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Chicago Dispatcher 'Editorial' Goes Over Like A Fart In A Cab

By Chuck Sudo in News on Mar 11, 2014 9:00PM

Image Credit: the_mel

A The Onion-style article posted to a trade publication targeted at the taxicab industry has raised hackles for its tone, its lack of humor and its use of homophobic rhetoric and sexism.

Chicago Dispatcher publisher George Lutfallah published the "editorial" titled "Five Secretly Gay Alderman" in an attempt to bring attention to the stalled ridesharing ordinance in City Council. The ordinance, if approved, would impose regulations on popular ridesharing services such as Uber, Lyft, Sidecar and others but lobbyists for the taxicab industry claim it doesn't go far enough and question why the Emanuel administration allows the services to operate largely free of regulation in the first place.

Lutfallah's article lists "demands" that must be met by the city by the end of the month or else the Chicago Dispatcher will out five "closeted homosexuals" on City Council. "We did not want it to come to this," Lutfallah writes, "but our city government has been allowing unfair competition in violation of the law."

To Lutfallah's credit the "demands" he lists involve having drivers for ridesharing services governed under the city's current taxicab ordinance, requiring commercial insurance for drivers, background checks, caps on the number of vehicles that can be operated by ridesharing services.

It isn't until reading further down the list of demands where it becomes clear Lutfallah is attempting to inject humor into the conversation but in the process draws the ires of gays, lesbians and a tossed-off comment about how "a lot of rideshare drivers are now women" who didn't appreciate the threat of blackmail, whether in jest or serious.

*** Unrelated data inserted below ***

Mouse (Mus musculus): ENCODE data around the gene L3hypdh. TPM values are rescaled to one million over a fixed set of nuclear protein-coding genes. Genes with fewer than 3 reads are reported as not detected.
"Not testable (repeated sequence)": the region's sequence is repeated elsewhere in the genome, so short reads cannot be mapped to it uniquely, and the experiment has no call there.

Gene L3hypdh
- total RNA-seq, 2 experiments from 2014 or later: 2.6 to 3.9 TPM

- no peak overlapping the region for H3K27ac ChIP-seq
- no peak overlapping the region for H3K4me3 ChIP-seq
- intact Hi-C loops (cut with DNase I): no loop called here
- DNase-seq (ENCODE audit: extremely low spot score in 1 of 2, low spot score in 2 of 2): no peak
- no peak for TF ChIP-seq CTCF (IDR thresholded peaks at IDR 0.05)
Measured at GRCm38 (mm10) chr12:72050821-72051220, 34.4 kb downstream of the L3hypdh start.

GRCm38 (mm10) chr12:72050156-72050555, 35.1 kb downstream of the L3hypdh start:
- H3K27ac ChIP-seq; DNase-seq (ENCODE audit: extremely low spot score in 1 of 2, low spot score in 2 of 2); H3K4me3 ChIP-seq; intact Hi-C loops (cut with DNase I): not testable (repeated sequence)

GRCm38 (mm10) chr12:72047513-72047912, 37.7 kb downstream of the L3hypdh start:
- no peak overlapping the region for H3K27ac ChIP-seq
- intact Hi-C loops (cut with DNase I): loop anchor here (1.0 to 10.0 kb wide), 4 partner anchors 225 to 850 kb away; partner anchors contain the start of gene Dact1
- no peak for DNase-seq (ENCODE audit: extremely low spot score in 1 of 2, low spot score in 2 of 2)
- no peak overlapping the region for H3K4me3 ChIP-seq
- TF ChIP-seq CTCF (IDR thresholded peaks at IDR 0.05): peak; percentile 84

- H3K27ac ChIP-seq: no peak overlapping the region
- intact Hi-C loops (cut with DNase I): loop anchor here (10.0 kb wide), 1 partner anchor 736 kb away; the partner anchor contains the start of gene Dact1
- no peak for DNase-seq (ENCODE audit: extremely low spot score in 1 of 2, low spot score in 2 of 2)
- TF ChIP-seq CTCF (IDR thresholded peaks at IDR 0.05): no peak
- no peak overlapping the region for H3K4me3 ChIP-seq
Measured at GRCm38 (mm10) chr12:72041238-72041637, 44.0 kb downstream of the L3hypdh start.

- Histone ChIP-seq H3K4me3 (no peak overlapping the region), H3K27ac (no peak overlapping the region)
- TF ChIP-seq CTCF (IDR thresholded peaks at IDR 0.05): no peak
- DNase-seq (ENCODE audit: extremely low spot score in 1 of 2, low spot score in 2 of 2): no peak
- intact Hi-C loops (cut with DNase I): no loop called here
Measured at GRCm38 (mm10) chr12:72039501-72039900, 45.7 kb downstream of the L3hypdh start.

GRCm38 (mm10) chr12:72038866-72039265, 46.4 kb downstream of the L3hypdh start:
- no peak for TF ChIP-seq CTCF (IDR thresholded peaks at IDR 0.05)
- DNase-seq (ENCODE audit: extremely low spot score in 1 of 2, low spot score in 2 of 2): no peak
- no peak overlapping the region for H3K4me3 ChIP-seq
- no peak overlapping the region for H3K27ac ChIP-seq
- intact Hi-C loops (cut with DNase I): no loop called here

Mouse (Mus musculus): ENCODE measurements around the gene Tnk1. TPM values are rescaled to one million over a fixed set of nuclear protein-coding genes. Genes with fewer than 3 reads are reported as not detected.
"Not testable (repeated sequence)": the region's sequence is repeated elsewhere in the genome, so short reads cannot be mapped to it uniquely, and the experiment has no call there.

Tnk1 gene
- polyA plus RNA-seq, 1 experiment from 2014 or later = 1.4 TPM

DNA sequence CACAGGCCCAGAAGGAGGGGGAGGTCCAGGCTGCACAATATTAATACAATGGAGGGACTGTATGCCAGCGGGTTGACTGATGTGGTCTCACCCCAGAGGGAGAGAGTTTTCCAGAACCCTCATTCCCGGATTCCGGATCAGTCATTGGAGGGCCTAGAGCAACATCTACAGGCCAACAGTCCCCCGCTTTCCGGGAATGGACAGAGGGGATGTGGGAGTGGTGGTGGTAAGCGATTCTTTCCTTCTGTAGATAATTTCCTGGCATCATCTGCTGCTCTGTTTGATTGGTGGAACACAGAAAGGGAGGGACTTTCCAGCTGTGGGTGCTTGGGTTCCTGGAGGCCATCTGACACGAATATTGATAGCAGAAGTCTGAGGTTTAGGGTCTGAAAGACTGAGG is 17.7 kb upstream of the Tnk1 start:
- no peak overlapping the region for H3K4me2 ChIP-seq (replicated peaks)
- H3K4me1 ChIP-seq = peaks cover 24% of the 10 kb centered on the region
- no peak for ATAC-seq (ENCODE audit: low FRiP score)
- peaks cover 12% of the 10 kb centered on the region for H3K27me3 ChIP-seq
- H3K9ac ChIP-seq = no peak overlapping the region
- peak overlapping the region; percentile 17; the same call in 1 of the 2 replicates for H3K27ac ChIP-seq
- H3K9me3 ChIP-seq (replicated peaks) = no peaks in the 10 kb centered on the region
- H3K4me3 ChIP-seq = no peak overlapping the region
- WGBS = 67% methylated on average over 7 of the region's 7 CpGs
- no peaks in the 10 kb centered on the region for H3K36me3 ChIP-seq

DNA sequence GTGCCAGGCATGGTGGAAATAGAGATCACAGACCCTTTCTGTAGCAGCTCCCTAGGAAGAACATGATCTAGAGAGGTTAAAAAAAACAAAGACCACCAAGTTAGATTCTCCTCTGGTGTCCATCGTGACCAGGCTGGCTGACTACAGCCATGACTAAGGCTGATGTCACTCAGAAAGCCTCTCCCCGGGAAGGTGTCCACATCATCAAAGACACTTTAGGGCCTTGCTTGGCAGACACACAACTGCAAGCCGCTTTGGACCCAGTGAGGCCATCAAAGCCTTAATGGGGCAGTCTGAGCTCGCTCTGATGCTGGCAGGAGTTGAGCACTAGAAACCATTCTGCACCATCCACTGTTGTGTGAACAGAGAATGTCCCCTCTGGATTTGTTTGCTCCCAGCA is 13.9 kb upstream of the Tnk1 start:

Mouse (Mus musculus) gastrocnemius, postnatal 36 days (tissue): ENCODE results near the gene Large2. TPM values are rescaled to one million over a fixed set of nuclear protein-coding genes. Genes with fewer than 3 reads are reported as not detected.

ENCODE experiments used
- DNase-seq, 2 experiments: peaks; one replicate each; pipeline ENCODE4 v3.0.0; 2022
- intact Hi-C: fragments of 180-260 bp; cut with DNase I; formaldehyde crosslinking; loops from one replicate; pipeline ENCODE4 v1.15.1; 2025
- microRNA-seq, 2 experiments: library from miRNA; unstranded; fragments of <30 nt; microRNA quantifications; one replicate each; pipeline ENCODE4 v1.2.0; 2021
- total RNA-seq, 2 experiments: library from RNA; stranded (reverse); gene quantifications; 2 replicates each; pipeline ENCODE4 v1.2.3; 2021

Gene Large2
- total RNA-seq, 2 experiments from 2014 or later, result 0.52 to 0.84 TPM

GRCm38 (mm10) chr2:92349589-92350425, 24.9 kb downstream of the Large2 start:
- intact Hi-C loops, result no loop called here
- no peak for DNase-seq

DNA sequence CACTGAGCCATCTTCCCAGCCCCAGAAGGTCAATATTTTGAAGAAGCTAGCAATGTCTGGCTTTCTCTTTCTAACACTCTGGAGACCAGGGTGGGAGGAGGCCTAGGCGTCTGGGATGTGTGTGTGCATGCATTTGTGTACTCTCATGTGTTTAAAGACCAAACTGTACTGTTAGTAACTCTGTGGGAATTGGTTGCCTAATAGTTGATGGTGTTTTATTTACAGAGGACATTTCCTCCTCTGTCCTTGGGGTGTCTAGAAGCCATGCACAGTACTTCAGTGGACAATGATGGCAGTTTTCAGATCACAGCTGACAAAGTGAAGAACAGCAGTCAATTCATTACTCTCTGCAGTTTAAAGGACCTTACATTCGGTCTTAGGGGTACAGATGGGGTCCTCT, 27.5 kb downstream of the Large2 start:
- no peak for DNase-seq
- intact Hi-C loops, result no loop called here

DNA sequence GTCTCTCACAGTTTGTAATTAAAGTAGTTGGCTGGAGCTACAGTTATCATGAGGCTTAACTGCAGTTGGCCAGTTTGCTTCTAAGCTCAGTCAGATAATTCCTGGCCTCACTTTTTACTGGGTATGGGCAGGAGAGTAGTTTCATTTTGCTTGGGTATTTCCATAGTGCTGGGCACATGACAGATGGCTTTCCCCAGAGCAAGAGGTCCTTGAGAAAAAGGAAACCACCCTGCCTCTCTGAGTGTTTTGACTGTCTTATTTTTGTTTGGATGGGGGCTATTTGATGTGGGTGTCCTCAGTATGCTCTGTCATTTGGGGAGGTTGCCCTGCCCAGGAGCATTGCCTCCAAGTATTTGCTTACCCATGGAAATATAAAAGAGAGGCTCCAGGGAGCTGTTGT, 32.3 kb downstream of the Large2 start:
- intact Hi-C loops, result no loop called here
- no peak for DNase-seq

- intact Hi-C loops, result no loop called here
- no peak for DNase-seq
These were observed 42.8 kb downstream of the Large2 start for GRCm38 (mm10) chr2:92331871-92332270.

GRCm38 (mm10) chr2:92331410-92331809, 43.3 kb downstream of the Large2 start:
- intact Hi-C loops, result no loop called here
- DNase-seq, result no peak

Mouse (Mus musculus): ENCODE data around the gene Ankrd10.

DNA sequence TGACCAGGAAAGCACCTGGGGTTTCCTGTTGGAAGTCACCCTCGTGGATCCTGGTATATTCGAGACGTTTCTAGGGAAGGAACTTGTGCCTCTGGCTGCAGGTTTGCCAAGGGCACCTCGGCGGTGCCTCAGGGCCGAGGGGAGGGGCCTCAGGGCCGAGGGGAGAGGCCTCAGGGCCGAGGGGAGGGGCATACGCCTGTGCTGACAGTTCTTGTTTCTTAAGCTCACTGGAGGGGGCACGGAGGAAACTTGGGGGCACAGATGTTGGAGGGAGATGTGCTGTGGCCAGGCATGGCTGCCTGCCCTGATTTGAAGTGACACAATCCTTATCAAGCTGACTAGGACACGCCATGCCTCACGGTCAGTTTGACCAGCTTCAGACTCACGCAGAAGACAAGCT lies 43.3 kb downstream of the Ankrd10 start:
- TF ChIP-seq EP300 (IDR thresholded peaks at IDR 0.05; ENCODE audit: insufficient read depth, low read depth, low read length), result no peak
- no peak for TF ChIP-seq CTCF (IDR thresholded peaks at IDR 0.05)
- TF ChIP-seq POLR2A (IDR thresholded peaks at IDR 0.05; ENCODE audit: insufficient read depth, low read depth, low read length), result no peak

A couple of media outlets have reported the Dispatcher's editorial as a straight news story while Equality Illinois CEO Bernard Cherkasov condemned Lutfallah in a statement.

However this article was intended, it is no joking matter. We call on the publication to immediately retract its extremely offensive article and apologize to the city’s LGBT community, women drivers and customers, the City Council and the public at large. Such comments strike at the core of communities that are still fighting for full recognition and equality.

If the publication thought such a commentary would further the cause in the taxi drivers’ ongoing dispute with the city, it will surely backfire. No one likes to be threatened or ridiculed, whether individually or as an institution, and with its commentary this publication surely has injected more cynicism and distrust instead of raising awareness about their concerns. Such comments as were contained in the article are simply not funny and are not to be excused.

The threat suggests there is something shameful about being a lesbian, gay, bisexual or transgender public official, when in this day and age there are out government leaders at every level of service, including the Chicago City Council. And as much as we believe in being open, we respect the right of all individuals who are not hypocritical in their public service to define their sexuality on their own terms.

Lutfallah may have hoped some "humor" would have shined a light on a serious situation. Instead he's reaping a completely different whirlwind and actually taking the focus away from regulating ridesharing companies. Lutfallah refused to comment to Chicagoist about the article.